Think of a charity and what image do you see? Dedicated staff, caring, committed and skilled people dealing with all sorts of human problems. Despite the caring image -backed up by the support of the establishment some (and I stress some) charities treat their staff abysmally and have no real knowledge of how to deal with serious industrial relations issues either. So they continue to believe that their staff will not stand up for themselves – until its too late.
A good example is the homeless charity for young people, Centrepoint which has been was urged to enter into talks with Unite, after the majority of members voted overwhelmingly to strike in a dispute over staff losing thousands of pounds a year in pay. Unite has even asked the conciliation service, Acas to step in but managers are intent on imposing pay cuts which could see some of the more than 100 staff losing thousands of pounds, while top executives will have their pay ring-fenced from cuts.
Centrepoint which was founded by the Rev. Kenneth Leech, a Christian socialist priest, who made a significant contribution working with homeless young people. He set up the charity’s first shelter in a Soho church in 1969.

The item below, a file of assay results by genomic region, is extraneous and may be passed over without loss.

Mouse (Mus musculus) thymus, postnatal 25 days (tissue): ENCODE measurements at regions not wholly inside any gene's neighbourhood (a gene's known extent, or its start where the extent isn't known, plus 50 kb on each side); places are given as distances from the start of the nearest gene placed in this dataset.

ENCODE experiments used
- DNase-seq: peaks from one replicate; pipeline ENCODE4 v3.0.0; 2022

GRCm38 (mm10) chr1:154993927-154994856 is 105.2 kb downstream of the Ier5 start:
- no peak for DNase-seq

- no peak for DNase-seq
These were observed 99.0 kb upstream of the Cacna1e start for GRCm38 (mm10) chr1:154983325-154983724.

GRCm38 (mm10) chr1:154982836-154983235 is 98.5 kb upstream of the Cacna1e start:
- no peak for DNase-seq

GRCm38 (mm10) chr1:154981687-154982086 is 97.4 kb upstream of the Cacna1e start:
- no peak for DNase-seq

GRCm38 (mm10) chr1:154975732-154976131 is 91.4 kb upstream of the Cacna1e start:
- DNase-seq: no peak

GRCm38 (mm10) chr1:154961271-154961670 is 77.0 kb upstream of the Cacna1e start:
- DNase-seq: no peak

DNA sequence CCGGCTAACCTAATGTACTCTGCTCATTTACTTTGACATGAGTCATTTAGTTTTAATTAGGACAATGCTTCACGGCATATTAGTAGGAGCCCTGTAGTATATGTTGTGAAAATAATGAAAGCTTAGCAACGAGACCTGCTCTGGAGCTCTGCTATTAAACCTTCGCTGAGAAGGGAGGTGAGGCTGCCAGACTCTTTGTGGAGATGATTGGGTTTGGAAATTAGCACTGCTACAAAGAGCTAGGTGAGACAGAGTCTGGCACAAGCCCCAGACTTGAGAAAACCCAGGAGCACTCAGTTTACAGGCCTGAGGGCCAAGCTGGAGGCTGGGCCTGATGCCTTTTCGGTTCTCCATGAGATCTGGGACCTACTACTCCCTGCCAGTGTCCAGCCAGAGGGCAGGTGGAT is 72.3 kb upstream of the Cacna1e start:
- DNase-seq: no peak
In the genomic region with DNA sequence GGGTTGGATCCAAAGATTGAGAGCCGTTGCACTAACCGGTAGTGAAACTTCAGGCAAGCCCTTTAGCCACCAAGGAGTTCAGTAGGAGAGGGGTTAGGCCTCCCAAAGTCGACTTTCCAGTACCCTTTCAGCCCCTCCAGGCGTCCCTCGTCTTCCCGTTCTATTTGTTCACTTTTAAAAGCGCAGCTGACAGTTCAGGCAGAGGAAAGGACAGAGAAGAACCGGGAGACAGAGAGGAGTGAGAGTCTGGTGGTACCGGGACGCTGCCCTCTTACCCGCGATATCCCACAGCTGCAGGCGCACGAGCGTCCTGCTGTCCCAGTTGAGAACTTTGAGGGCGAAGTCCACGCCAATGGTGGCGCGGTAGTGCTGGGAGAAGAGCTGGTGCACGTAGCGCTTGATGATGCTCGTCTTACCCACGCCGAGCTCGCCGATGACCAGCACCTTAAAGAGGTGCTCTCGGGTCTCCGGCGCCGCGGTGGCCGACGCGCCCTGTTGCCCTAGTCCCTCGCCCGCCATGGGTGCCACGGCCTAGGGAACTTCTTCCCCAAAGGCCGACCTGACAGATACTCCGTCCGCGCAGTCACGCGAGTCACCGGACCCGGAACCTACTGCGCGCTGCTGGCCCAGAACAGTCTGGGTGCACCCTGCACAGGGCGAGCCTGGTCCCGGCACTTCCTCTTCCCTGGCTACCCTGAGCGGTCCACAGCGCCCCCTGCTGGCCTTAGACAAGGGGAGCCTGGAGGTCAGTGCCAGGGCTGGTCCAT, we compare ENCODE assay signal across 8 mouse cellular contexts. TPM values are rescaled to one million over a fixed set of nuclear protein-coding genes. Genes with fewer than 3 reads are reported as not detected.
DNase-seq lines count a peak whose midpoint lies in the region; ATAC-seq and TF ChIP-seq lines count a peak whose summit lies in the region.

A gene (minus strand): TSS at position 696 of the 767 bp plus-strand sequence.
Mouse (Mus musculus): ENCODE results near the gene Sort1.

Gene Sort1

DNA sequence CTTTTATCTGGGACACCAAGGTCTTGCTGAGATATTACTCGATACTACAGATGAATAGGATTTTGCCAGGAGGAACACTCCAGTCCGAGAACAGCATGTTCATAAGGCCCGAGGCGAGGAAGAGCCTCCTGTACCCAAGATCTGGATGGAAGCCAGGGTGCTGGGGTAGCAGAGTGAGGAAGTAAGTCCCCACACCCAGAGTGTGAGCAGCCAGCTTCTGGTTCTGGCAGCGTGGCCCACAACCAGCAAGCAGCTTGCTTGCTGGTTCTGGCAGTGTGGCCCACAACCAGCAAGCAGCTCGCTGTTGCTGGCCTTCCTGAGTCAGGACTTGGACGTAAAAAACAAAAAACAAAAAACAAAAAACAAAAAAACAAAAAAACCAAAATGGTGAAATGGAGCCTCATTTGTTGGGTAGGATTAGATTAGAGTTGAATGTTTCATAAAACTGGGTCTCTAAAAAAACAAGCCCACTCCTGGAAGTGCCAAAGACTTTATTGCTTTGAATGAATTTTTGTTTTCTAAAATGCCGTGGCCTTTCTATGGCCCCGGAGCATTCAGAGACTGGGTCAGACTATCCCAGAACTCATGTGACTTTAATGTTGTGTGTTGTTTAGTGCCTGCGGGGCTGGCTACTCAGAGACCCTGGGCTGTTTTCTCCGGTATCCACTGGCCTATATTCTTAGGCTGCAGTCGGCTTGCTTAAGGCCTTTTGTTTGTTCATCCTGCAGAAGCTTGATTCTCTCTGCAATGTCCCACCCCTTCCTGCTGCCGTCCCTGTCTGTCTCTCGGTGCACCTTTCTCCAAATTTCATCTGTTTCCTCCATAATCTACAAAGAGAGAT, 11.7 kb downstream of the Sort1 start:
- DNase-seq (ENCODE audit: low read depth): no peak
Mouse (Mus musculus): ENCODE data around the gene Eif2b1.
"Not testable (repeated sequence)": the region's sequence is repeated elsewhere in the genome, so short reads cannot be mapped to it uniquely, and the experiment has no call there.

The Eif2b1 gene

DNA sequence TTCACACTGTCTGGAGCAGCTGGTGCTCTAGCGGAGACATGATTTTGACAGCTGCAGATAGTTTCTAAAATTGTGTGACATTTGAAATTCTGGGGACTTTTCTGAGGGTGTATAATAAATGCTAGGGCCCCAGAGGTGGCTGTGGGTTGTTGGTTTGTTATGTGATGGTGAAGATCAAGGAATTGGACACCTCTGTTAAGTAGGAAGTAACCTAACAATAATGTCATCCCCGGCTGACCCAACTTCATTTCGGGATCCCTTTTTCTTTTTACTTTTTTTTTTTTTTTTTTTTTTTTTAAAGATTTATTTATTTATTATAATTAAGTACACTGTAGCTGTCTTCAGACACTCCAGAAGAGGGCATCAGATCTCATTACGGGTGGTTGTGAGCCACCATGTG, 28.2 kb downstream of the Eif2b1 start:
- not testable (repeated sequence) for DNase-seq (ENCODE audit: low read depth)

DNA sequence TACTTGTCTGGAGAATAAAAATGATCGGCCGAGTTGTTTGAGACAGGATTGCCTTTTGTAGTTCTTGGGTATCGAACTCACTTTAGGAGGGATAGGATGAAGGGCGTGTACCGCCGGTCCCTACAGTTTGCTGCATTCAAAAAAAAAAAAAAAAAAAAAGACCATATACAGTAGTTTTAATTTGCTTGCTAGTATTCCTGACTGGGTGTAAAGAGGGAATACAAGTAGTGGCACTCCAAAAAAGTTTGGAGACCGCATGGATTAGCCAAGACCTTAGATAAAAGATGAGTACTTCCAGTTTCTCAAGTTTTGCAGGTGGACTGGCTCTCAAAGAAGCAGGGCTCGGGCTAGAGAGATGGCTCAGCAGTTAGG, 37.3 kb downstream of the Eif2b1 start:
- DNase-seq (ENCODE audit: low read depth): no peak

Unite’s members at Centrepoint voted by 70 per cent to 30 per cent for strike action at the charity and members will meet on early next week to decide strike dates.
What makes the Centrepoint dispute different is that its patron is Prince William. Centrepoint also hit the headlines this year when its chief executive Seyi Obakin left important pay negotiations to join a junket with Duke and Duchess of Cambridge on their visit to the USA. Unite described Mr Obakin’s trip as ‘an unnecessary sycophantic jaunt’.
Unite’s Matt Smith said: ‘There is a clear mandate supporting the view that our members are not prepared to accept that the lowest paid frontline staff should take savage pay cuts, while the senior management keep their pay at the same level.’‘
Matt Smith called on the senior management to get back round the table to resolve the dispute: ‘We hope the board will intervene and bring this iconic charity back from the brink of disaster. We need to prevent this charity from carrying out the cruellest of ironies – cutting our members’ pay by so much it could potentially force them to join the very homeless that they do so much to help. The management is being completely unreasonable and putting the future of the charity at major risk.’
Smith went onto say that: ‘The senior management was confident our members would not vote for strike action and they would bat off any negative publicity. This is a dangerous under estimation of our members’ feelings. The senior management’s naive industrial relations attitude is a real concern for Unite.’